The incidence of detecting the A2 blight strain in the UK has risen from 10% to 38% of sites tested in the past decade, research by the British Potato Council has revealed.

While the A1 strain continues to be by far the most dominant type, the increase in A2 means growers need to continue to be vigilant.

Current fungicide programmes, varieties, and warning systems were providing a robust defence against blight and there was every reason to trust current best practice to keep blight at bay, the BPC’s Mike Storey said.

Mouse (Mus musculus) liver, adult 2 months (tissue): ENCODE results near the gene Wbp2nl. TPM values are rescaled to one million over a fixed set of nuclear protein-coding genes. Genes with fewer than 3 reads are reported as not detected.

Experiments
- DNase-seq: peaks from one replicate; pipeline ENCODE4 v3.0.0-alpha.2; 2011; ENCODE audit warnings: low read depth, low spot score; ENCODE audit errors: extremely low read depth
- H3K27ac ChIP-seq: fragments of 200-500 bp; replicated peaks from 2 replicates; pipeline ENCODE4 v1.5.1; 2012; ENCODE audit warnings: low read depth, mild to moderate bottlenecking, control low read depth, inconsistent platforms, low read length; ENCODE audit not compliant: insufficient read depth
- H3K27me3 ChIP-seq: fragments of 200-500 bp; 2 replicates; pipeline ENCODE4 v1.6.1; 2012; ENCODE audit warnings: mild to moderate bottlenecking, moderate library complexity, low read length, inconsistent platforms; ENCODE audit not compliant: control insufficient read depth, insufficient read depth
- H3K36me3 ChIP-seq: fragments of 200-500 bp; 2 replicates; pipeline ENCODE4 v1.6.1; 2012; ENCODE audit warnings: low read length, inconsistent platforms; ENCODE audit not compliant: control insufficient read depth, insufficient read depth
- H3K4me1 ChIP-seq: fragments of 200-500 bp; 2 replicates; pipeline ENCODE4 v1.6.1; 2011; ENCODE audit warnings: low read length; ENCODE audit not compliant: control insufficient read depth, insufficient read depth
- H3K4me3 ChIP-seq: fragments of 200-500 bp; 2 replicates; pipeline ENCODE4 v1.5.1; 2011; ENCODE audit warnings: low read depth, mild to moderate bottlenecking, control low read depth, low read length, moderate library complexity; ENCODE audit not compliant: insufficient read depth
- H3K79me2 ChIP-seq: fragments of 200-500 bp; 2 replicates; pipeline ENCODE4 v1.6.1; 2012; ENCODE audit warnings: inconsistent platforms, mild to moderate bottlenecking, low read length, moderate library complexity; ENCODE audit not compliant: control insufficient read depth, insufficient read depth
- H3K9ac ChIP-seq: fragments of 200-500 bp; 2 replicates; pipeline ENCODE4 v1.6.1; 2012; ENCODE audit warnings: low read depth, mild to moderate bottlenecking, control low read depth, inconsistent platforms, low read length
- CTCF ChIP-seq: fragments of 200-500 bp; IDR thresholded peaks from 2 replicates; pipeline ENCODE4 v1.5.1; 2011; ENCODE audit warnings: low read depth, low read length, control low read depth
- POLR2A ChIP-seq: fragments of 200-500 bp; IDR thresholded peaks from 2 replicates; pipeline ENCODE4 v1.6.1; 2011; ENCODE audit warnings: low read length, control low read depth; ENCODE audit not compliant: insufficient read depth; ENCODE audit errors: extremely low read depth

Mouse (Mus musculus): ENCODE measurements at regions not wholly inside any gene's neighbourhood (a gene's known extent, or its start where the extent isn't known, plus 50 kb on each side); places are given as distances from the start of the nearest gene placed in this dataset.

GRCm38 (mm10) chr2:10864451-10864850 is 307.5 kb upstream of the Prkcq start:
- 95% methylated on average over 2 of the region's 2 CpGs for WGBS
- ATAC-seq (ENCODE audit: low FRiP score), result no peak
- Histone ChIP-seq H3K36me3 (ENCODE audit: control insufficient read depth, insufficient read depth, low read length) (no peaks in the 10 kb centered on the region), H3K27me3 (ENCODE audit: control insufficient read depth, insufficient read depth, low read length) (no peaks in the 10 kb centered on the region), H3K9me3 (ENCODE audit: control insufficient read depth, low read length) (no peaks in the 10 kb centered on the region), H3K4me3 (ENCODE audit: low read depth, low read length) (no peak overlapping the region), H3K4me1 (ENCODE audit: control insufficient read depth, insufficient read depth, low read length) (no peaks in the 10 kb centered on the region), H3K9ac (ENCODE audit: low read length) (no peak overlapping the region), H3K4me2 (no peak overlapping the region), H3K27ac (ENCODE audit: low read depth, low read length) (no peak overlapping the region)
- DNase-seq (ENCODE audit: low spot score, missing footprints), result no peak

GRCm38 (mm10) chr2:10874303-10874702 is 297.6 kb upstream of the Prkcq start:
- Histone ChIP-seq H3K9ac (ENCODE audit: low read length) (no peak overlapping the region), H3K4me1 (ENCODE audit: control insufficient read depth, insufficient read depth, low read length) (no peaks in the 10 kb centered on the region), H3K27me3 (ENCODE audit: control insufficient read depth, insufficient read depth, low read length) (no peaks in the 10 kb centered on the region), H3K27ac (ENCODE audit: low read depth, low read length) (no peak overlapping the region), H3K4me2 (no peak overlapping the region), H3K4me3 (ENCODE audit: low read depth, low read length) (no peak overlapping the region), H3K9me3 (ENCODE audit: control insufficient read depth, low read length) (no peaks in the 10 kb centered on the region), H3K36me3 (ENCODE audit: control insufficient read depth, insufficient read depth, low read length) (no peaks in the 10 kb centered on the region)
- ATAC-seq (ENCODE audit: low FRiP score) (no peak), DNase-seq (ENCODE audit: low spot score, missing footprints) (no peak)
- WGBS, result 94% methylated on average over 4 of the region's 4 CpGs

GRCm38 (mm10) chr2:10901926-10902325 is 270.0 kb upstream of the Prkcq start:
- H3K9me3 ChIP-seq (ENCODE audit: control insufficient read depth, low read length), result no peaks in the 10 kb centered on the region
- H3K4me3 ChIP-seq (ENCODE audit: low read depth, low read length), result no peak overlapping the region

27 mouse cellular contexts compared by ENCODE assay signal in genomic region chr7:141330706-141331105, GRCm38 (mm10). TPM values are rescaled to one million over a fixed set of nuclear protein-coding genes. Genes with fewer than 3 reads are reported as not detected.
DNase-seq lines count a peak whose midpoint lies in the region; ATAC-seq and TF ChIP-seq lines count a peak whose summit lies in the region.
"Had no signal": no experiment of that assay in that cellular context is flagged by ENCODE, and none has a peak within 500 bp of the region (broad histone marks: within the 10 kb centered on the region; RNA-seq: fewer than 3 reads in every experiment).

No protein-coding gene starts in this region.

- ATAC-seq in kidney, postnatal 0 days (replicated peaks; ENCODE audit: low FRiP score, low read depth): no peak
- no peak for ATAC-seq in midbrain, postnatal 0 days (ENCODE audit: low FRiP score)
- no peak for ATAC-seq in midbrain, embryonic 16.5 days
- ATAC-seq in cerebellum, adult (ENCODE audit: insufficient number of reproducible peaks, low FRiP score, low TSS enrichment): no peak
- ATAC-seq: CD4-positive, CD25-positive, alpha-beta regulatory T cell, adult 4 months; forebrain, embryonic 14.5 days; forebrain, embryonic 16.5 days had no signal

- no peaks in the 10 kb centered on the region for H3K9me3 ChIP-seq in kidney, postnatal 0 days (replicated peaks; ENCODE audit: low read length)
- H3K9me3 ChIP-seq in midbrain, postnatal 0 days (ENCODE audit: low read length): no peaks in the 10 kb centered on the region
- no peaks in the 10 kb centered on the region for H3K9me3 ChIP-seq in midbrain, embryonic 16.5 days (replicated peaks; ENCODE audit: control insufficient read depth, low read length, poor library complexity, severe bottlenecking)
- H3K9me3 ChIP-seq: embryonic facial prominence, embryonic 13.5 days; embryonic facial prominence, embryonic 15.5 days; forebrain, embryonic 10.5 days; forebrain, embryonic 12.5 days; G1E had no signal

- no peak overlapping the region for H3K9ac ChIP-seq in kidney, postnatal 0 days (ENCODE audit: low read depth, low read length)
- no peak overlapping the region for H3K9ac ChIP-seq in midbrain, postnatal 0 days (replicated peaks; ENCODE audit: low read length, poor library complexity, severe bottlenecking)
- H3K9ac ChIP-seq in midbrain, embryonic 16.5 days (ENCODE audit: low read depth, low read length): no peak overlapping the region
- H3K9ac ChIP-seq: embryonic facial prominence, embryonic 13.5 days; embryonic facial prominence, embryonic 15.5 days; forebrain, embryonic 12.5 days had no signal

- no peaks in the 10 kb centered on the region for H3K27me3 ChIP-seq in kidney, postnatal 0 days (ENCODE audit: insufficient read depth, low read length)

“Growers should ensure they maintain fungicide programmes that their buyers are happy with. Above all, we all need to stay alert for signs of blight and control sources of infection such as outgrade piles and volunteers.”

No oospores have been detected – which would indicate that the two strains had mated – the BPC said.

Dr Storey praised the work of the blight scouts who have reported blight outbreaks as part of the BPC’s Fight Against Blight campaign.

“The FAB has been enormously successful at raising awareness of blight and highlighting best practice. The work in 2005 has highlighted the need for further research into blight populations so that the BPC can ensure growers stay one step ahead. We are already working with the R & D community to identify future work.”

More information on the 2006 FAB campaign will appear on the BPC’s website.